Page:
Based on the novel by Chuck Palhinuik, “Fight Club” is a bold, challenging work attacking the way that corporations seem hellbent on taking over the world with, at the same time, a deeply affecting look at what it means to be a man. Unique, riveting and brilliant, there truly is no other film out there that is quite like this. “Fight Club” was truly a case of everyone involved, from Fincher to his stars, Brad Pitt and Edward Norton, really pushing the envelope to see how far it would go.
While something of a flop at the box office upon release, it rightly found its audience in the home market. A film impossible to ignore and a true love it or hate it experience, this is filmmaking at its ballsiest and most uncompromising.
4. Magnolia (Paul Thomas Anderson)
After the excellent “Boogie Nights”, this epic three hour meditation on life and being saw director Paul Thomas Anderson truly find his voice as an artist. Set on one day in Los Angeles, “Magnolia” is a deeply felt, challenging and, at times, deeply moving look at the human condition, flaws and all.
Featuring an utterly electric cast, including Tom Cruise, Julianne Moore, Philip Seymour Hoffman, William H. Macey, John C. Reilly and an absolutely heartbreaking performance from Melora Walters, “Magnolia” really takes the viewer out of their comfort zone and makes them think about the world around them.
Another film that can enthral cinema goers as much as it can repel others, “Magnolia” is a truly unique work.
3. American Beauty (Sam Mendes)
A lacerating black comedy looking at the ‘American Dream’, namely those ideals of ‘success’ and ‘happiness’, this was British theatre director Sam Mendes’ stunning debut behind the camera. What he created in this funny and remarkable work was one of the most assured and accomplished debut films ever made.
With a brilliant script by Alan Ball and a cast to match, featuring Kevin Spacey and Annette Benning at their finest, this was very much a comment on Middle America at the turn of the century. Fifteen years later, it remains a timely and compelling work.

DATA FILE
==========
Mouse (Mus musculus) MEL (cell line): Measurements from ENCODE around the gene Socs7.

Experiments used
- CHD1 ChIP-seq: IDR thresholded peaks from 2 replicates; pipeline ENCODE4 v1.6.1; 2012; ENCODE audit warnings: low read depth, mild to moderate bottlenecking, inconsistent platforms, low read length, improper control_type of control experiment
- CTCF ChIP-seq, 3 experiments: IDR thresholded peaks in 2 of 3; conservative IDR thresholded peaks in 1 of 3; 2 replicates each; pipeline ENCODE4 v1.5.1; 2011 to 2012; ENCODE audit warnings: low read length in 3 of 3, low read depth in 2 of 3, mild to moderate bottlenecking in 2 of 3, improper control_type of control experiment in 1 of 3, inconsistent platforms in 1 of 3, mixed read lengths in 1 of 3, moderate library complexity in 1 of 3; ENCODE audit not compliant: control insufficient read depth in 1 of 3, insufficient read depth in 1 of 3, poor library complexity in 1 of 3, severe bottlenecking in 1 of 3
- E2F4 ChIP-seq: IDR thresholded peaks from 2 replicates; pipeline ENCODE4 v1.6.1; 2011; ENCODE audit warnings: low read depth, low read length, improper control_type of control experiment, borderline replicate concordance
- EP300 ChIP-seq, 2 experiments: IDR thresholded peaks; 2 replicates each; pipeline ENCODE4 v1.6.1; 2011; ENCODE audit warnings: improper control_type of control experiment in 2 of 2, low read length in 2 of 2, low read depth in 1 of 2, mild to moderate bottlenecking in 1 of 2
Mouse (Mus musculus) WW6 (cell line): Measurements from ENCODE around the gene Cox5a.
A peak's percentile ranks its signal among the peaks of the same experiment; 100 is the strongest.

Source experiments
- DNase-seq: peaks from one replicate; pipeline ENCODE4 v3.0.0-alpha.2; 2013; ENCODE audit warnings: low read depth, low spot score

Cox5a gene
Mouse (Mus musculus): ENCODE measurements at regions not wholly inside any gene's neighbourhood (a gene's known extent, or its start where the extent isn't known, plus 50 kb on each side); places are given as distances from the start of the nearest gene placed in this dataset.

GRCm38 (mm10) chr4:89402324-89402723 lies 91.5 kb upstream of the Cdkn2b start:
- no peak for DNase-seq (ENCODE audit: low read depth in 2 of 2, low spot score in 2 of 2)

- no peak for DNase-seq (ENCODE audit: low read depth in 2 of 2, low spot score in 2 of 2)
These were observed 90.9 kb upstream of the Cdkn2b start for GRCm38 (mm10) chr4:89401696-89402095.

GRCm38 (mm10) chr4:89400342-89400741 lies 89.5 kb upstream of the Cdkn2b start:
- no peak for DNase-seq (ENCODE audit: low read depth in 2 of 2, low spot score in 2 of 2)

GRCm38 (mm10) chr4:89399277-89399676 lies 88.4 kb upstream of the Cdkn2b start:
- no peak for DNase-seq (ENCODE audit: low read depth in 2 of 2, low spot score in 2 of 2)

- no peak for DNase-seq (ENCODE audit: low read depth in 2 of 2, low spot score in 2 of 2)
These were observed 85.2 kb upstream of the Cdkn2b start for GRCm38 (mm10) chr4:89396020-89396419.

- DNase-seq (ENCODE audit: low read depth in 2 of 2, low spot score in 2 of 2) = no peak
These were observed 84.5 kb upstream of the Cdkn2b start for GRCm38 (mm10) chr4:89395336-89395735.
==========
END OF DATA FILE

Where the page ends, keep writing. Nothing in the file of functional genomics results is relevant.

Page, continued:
2. Eyes Wide Shut (Stanley Kubrick)
After a twelve year absence from the screen, master director Stanley Kubrick made “Eyes Wide Shut”, after which he subsequently passed away.
This was a bracing, unflinching look at marriage and fidelity, featuring then-married couple Tom Cruise and Nicole Kidman. Attracting controversy for its frank depiction of sex and sexuality on screen, this was no less than a challenging and unflinching work, which, over decades, we’ve come to expect from Kubrick.
A visual treat, this proved to be a fitting and uncompromising swansong from one of the all-time greats of cinema.
1. All About My Mother (Pedro Almodovar)
Winner of the 1999 Oscar for Best Foreign Film, this saw the bad boy of Spanish cinema, Pedro Almodovar, break out to a larger audience. Toning down some of the on-screen excesses that personified and, in some cases, limited his earlier work, “All About My Mother” was a deeply felt comedy-drama about love and loss.
Beautifully written, acted and directed, this really saw Almodovar mature as a filmmaker and a storyteller, while never losing his highly personal view of the world. Looking at ‘marginal’ characters such as transvestites and pregnant nuns suffering from HIV, “All About My Mother” is always a warm and deeply compelling work, looking at the role of women in the world.
This is nothing short of a masterwork from one of the brightest of cinematic talents.
Author Bio: Neil is a journalist, labourer, forklift and truck driver. In a previous life, he was a projectionist for ten years. He is a lifelong student of cinema.